Pathway in forest

As someone who appreciates being in nature, I want to give a shout out for Arbor Day, which will be celebrated this year on Friday, April 29th. This holiday happens to also be celebrated in the same month as National Park Week, which was observed this month, the 16th through the 24th. 

I’ve written previously about my enjoyment of the National Parks and Wildlife Refuges’ that our federal agencies plan, maintain, and manage, for our enjoyment. In fact, I’m just back from a few days of camping in the beautiful North Carolina region of Maggie Valley, and what a great time it was. Spent several days hiking in the Great Smoky Mountains National Park admiring the beautiful wildflowers, along with the massive size of the Elk that appear in the meadows in the evening. Depending on the elevation, the hints of the arrival of Spring were different. I do believe we actually could see the leaves growing on the trees around our campsite. Just little buds when we arrived, and full out different shades of green when we left. Mother Nature is fascinating!

The idea for Arbor Day was the brainchild of Julius Sterling Morton, a journalist from Nebraska, who later became the U.S. Agriculture Secretary under President Grover Cleveland. The day was first celebrated in the U.S. on April 10, 1874. In 1907, President Theodore Roosevelt issues an Arbor Day Proclamation to students. In part he told them, “It is well that you should celebrate your Arbor Day thoughtfully, for within your lifetimes the Nation’s need for trees will become serious. When you help to preserve our forests or to plant new ones you are acting the part of good citizens. The value of forestry deserves, therefore, to be taught in the schools, which aim to make good citizens of you. If your Arbor Day exercises help you to realize what benefits each one of you receives from the forest, and how by your assistance these benefits may continue, they will serve a good end.” In 1970, President Richard Nixon declared Arbor Day a national holiday.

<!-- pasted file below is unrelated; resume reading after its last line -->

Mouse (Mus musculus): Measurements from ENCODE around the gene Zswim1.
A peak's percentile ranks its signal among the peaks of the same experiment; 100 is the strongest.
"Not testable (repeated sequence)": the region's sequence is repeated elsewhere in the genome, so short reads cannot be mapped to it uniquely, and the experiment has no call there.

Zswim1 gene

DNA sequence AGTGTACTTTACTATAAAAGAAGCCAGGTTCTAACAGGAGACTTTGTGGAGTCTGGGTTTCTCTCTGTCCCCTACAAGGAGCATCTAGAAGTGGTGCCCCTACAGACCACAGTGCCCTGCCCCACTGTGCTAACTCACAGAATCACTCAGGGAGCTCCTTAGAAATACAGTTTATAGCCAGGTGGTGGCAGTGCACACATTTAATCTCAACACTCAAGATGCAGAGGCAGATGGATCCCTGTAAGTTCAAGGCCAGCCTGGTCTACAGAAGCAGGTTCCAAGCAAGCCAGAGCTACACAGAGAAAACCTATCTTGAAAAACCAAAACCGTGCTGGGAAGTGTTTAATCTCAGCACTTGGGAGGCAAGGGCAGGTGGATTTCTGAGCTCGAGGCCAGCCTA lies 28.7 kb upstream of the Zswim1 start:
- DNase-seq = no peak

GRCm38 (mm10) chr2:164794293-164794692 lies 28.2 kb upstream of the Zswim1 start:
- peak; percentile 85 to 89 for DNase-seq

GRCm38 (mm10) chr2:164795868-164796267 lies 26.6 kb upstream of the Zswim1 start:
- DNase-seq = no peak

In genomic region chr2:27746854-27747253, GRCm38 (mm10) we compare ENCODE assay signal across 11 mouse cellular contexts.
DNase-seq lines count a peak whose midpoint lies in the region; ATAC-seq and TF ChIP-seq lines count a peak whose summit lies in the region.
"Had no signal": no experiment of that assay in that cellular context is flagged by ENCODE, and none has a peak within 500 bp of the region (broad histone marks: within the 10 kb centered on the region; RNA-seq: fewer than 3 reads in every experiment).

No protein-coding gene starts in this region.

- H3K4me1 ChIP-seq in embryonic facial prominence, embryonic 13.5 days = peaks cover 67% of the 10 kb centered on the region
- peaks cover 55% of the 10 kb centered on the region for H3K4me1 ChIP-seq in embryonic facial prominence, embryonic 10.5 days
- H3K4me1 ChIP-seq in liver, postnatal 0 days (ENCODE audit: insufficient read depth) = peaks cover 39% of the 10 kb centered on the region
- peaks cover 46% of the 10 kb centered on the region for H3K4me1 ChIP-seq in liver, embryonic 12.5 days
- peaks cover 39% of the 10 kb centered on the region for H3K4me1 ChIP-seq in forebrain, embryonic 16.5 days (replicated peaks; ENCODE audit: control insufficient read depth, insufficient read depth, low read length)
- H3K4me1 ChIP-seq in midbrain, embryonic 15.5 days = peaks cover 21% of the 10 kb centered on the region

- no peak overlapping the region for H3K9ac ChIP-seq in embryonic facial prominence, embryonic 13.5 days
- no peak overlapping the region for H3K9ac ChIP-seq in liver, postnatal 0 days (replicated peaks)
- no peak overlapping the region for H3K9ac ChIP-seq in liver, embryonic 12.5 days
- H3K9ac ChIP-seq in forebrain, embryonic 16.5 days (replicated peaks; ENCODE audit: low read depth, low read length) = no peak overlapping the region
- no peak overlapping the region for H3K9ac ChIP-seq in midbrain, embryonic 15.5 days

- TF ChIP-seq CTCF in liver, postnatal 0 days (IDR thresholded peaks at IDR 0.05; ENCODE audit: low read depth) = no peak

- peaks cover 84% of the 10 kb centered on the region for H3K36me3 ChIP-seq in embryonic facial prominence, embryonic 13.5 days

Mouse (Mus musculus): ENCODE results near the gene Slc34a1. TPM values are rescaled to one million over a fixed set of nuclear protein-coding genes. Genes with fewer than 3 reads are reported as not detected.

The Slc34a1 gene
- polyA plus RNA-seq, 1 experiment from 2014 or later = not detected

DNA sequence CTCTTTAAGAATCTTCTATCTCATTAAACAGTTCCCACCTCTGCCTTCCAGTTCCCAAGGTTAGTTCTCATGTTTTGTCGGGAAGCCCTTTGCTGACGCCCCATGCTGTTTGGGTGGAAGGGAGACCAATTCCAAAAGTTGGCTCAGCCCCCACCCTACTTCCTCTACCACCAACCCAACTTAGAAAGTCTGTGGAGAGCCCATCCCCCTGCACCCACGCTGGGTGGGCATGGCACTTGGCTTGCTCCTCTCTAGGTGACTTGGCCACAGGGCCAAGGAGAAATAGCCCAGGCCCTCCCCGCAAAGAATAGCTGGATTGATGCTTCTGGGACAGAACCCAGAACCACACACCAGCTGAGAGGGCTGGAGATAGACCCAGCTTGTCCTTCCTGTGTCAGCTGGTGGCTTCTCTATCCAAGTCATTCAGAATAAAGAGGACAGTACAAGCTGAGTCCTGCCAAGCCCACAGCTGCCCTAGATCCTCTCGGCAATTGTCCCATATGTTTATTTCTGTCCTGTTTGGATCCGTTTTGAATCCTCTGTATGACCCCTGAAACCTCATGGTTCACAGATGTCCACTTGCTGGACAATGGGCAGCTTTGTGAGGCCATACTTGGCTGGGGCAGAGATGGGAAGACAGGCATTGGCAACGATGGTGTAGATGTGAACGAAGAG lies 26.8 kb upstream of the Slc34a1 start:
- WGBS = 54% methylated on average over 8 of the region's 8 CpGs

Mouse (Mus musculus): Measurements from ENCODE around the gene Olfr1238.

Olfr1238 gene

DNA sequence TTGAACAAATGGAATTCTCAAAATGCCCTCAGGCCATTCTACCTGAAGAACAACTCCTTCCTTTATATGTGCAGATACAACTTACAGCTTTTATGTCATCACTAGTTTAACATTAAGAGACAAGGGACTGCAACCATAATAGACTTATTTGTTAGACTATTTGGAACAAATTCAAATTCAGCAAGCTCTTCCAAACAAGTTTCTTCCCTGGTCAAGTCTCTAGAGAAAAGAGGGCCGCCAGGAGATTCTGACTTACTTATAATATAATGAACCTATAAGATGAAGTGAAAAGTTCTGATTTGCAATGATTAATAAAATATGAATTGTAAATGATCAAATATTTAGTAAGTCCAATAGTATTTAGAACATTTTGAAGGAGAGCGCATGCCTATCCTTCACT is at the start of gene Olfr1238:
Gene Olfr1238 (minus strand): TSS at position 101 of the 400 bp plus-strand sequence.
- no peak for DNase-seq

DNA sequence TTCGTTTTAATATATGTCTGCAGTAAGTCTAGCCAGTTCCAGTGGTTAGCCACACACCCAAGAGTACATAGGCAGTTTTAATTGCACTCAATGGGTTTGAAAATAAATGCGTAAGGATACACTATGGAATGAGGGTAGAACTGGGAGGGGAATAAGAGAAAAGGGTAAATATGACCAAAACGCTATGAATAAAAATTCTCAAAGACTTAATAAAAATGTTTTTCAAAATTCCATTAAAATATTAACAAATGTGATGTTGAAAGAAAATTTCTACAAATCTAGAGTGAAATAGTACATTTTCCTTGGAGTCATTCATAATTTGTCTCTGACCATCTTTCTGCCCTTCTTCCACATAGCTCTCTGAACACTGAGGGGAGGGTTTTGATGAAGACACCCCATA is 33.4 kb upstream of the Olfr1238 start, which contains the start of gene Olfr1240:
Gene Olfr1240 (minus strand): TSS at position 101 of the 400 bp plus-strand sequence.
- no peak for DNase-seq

So, how will you celebrate and recognize the importance of all the beautiful trees around you on the 29th? Here are a few ideas:

The benefits we receive from trees include helping to: keep waterways clean, prevent climate change by pulling carbon dioxide from the air, storing carbon, and releasing oxygen, reduce air pollution, reduce noise pollution, conserve energy in communities, and provide windbreaks to keep homes safer from tropical storms and hurricanes. 

Mark your calendars now for some “me time” to purposefully stop to admire and enjoy the beauty of the trees and forests around you!